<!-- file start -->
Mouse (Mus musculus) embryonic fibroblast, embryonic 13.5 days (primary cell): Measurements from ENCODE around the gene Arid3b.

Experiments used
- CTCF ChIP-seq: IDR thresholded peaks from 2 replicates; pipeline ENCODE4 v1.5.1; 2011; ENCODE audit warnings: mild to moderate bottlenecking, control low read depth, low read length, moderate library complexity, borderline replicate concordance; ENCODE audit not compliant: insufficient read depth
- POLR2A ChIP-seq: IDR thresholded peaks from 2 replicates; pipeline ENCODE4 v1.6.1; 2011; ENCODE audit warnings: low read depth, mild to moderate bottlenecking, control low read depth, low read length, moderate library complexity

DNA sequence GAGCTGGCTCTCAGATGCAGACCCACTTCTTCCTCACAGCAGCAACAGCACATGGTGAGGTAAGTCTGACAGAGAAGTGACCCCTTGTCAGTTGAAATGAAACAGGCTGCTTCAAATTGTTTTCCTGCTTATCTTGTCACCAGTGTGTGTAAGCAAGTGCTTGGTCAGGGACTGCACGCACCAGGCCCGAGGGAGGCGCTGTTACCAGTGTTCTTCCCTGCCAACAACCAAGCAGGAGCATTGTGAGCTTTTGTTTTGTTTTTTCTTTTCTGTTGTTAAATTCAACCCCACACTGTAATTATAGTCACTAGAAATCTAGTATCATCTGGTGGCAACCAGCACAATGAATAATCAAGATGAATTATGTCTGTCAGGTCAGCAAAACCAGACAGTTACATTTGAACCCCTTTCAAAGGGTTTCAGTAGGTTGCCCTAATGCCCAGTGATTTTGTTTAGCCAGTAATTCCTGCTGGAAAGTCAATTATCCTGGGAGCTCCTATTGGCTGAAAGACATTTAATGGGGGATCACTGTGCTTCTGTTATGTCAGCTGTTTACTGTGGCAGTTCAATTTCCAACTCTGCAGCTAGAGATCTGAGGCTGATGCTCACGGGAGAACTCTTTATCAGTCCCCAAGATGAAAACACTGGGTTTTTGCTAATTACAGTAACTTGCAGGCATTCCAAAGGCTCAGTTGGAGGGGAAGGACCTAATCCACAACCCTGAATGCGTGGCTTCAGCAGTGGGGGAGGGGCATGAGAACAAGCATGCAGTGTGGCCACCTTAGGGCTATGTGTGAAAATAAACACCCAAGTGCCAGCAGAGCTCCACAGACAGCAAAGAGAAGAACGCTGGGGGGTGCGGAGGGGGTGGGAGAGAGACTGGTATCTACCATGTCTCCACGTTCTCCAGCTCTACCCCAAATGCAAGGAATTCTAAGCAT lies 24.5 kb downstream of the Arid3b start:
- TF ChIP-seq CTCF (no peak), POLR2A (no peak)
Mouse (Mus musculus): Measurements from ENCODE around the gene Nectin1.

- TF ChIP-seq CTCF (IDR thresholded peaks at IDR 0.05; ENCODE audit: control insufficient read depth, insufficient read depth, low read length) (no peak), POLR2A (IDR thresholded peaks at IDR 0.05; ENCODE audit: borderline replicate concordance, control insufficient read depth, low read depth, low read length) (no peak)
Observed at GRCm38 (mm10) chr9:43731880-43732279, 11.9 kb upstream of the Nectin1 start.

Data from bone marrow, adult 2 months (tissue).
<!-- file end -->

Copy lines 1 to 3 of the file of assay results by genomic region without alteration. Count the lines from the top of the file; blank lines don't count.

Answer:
Mouse (Mus musculus) embryonic fibroblast, embryonic 13.5 days (primary cell): Measurements from ENCODE around the gene Arid3b.

Experiments used
- CTCF ChIP-seq: IDR thresholded peaks from 2 replicates; pipeline ENCODE4 v1.5.1; 2011; ENCODE audit warnings: mild to moderate bottlenecking, control low read depth, low read length, moderate library complexity, borderline replicate concordance; ENCODE audit not compliant: insufficient read depth